Consider the down belowenter image description here

which I have trouble with solving.

For part 1) I have said that a possible outcome path is to play $(D,D)$ in the first round and for all rounds following until $i \leq 298$. Afterwards play $(C,C)$ forever. If anyone deviates then play $(D,D)$ forever. This is since we have that

$$0.01 ( \sum_{i=1}^n 0.99^{i-1} + 9 \sum_{i=n+1}^{\infty} 0.99^{i-1} ) = 1.4 \Leftrightarrow n \leq 298$$

Is this allright? However, then to show that it is a NE in 2) I have trouble with. I thought I could use a Proposition in my book saying that because $(D,D)$ is ne in stage game, then the strategy must be a SPNE. Is this alright?

For 3) I know what do just following the same as in 1) but I have no idea how to prove if it is a SPNE or not. Can you help me with that? The strategy is to play $(D,C)$ for $i \leq 92$ and $(C,C)$ aftwards. If anyone devaites, then play $(D,D)$ forever.



1 Answer 1


For the first part: correct, any NE in the stage game is a SPNE in an repeated game. In fact, it is the only SPNE if the game is repeated finitely many times.

For the second part: to check that a strategy is SPNE you can use the one-shot deviation principle. That is, check that for any strategy there is no profitable deviation only in one particular stage. Provided there is none, then you are fine.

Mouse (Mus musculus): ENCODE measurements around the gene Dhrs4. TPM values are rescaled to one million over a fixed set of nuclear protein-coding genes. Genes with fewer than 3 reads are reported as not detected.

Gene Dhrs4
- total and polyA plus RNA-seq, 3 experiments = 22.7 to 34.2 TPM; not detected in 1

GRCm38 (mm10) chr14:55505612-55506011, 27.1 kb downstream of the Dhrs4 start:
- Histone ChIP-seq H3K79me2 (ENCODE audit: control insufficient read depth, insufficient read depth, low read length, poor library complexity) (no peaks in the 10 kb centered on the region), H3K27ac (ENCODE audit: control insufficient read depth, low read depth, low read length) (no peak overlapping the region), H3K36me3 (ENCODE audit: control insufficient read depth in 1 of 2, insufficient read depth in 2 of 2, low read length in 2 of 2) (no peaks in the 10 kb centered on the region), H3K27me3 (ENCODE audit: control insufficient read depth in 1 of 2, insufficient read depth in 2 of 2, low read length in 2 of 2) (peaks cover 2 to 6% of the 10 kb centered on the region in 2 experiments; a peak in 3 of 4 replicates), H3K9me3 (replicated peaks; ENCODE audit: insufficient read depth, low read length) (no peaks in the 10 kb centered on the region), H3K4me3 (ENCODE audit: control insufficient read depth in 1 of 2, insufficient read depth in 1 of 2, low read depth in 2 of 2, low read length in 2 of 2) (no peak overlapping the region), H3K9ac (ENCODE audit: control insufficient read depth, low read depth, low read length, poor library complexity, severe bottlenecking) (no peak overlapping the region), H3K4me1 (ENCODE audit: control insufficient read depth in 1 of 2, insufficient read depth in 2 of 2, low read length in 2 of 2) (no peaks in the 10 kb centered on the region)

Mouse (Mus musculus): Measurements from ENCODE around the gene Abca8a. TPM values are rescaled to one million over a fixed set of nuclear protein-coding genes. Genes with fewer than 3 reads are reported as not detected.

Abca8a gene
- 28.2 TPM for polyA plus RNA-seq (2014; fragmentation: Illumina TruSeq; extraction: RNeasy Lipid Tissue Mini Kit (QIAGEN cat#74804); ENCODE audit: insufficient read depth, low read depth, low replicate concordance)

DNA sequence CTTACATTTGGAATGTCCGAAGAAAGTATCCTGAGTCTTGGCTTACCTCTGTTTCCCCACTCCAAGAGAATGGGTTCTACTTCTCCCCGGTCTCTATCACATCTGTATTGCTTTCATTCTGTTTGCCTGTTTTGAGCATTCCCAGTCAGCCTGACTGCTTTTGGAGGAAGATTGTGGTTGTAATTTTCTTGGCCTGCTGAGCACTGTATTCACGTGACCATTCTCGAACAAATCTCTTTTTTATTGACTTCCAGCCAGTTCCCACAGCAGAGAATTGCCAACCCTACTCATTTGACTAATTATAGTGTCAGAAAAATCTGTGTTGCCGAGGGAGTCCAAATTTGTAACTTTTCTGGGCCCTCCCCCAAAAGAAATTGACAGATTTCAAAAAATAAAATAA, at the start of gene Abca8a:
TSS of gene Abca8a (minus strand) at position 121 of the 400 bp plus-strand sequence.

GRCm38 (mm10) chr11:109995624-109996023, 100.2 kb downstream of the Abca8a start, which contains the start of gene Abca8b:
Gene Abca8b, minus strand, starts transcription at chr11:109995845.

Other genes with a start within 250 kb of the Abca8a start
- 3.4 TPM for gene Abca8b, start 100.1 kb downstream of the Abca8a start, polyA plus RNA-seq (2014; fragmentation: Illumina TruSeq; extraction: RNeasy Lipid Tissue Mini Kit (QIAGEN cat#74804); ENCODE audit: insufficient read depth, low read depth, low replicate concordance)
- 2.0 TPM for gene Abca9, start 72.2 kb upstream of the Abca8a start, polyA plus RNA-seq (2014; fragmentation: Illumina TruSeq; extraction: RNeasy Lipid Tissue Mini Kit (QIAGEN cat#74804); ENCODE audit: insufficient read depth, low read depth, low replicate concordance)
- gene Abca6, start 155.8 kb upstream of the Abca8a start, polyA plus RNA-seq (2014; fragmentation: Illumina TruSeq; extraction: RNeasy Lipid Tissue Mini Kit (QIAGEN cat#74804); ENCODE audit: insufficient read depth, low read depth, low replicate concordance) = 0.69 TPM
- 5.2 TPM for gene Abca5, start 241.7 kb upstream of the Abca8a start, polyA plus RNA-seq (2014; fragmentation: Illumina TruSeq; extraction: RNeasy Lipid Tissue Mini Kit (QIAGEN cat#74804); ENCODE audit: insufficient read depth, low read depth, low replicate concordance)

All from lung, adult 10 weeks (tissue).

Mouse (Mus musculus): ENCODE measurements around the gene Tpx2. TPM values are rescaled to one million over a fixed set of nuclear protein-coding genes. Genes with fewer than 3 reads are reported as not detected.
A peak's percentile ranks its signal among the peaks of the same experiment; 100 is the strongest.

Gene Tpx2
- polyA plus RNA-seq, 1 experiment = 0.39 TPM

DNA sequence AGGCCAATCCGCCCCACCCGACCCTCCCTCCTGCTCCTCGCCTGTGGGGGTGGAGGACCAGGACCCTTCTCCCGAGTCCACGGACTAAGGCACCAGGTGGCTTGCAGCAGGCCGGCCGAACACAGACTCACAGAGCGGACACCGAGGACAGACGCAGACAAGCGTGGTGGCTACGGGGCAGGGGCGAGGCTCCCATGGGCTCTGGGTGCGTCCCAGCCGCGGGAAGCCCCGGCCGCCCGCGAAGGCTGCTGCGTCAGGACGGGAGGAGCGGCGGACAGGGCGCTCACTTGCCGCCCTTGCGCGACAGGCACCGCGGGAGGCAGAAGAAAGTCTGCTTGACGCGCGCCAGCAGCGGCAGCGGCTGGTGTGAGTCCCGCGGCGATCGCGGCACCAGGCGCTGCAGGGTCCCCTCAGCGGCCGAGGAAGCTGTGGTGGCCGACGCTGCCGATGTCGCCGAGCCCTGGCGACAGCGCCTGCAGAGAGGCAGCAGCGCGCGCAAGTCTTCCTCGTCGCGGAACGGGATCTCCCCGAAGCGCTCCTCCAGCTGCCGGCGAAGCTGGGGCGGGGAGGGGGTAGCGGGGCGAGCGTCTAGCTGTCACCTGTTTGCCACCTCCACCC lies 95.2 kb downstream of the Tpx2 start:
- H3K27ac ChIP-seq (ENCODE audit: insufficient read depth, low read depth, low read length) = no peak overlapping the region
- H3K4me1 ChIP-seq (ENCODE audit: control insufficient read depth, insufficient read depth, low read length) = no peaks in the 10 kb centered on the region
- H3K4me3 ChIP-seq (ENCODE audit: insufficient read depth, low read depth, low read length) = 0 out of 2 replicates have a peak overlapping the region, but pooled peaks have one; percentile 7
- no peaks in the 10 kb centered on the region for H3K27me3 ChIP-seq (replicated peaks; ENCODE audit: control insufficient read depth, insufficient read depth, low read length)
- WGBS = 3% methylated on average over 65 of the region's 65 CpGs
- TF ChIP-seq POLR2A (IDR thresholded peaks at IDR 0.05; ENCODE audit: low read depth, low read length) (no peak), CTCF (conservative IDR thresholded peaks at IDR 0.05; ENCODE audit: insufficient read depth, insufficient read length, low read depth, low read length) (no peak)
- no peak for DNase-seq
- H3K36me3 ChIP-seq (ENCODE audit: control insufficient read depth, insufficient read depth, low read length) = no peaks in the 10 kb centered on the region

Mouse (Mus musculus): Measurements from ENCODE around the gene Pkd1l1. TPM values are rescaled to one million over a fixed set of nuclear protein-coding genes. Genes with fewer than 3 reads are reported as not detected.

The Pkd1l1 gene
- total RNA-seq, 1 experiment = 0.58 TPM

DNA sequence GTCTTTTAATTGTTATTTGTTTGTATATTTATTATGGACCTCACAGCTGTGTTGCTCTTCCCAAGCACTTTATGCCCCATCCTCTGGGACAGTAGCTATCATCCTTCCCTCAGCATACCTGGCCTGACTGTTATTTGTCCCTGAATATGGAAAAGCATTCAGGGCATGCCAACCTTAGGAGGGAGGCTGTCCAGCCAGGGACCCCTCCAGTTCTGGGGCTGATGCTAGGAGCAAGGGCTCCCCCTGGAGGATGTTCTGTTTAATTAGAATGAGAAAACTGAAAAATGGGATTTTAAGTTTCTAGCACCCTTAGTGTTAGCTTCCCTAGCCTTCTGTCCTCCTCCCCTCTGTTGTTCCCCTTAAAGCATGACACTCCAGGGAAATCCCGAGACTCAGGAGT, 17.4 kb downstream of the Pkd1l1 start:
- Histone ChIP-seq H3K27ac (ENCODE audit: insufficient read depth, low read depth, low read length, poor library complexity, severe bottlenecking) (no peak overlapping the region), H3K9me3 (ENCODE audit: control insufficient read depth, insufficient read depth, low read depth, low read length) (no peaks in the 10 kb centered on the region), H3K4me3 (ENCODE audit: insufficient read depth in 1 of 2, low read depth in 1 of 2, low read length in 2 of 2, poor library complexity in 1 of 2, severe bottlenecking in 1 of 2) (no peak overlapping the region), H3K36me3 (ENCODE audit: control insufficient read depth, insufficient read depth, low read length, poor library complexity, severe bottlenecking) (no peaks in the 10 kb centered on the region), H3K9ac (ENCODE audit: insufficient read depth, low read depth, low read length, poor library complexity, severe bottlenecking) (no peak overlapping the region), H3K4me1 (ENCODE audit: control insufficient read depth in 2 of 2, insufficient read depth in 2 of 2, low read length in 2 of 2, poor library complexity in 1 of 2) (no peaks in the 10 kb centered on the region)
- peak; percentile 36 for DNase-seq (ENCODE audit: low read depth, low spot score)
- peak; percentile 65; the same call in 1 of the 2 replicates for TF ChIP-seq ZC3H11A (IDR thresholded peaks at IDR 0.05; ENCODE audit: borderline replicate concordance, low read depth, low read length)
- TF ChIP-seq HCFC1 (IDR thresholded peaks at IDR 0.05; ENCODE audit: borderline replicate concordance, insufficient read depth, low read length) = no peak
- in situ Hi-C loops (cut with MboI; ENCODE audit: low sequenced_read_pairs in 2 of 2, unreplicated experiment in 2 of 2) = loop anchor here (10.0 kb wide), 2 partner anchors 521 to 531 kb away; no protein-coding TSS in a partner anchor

• $\begingroup$ Hi Pedro. Thanks for the comment. Would I have to calculate the sums, i.e. what would happen if one player chose to deviate? I just have trouble with understanding how to. If you could show me how to it would be very much appreciated. $\endgroup$
    – Mathias
    Commented Jun 24, 2021 at 10:41
  • $\begingroup$ Exactly: take one stage and suppose the player deviates and plays another action. Assume the other player sticks to the strategy. For the following periods they will both stick to the strategy. For the case of a grim trigger strategy it would be like this: 1) player 1 plays D instead of C 2) player 2 still plays D because that's what his strategy says 3) this triggers both of them to play D on the subsequent periods. Compute the payoff of such deviation. If it is not profitable then you're fine. $\endgroup$ Commented Jun 24, 2021 at 15:49
  • $\begingroup$ Hi Pedro. Would you check if my answer is alright? I posted it. $\endgroup$
    – Mathias
    Commented Jun 26, 2021 at 12:57

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